[Sca-cooks] Ripening quinces
ddfr at daviddfriedman.com
Sat Oct 10 22:59:47 PDT 2009
>> Incidentally, does anyone know if quinces can be ripened after
>> picking? Many of mine are deadfalls, mostly a bit green.
>You can ripen them on the countertop. They will turn yellowish,
>with a blush, and give off a perfume. It's after midnight and I'm
>not in reach of my cookbooks, but I remember reading a recipe about
>using "fragrant" quinces, so that's what I've always done. When
>they turn yellow, they are indeed "fragrant," with a sweet and
>rose-like aroma. It's when my husband starts making comments about
>the scent getting a little strong that I know they're ready for
>My method for quince paste is to quarter and core the fruit and cook
>it down slowly in it's own juice, taking out the peels as the fruit
>lets go of them. I continue to cook the mush until it traces - when
>you draw a spoon across the bottom of a pan and it briefly leaves a
>trail. I then cool the pulp, weigh it, add an equal amount of
>sugar, and return it to the pot and continue to cook on low heat
>until you can drop a spoonful on a plate and no liquid seeps out and
>the pulp does not run. I drop dollops on parchment paper and put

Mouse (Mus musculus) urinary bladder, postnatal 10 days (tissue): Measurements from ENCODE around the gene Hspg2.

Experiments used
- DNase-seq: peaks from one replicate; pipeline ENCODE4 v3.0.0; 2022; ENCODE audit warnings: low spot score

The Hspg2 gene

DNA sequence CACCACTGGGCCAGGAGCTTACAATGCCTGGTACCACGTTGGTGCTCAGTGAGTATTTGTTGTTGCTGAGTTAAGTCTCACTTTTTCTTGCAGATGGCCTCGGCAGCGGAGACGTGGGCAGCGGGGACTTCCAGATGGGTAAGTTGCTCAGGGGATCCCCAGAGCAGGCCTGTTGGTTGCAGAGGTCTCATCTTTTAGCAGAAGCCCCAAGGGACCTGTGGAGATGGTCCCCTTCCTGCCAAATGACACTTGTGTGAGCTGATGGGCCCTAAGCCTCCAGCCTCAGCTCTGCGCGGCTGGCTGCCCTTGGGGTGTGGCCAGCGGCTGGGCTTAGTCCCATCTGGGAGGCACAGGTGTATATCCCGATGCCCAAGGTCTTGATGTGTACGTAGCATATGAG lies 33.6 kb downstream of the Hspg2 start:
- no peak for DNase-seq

>them in a low oven to dry.
>You don't have to do all this at once. I usually cook down the pulp
>one day, then the next add the sugar and finish it off.
>The longer you can simmer your quinces, the more intense the
>orangey-red color will become. A heavy-bottomed stainless steel or
>enamelled pan on low heat works best. I've also done it in a copper
>preserving pan on a rack to raise it off the element (I wish I had a
>gas stove for this), but in my experience it's more likely to scorch
>than if I use my heavy-bottom stock pot.
Do they correspond to any period recipe you could find? They don't
fit any of the small number I was able to locate, but I'm not very
well informed about nouvelle cuisine.
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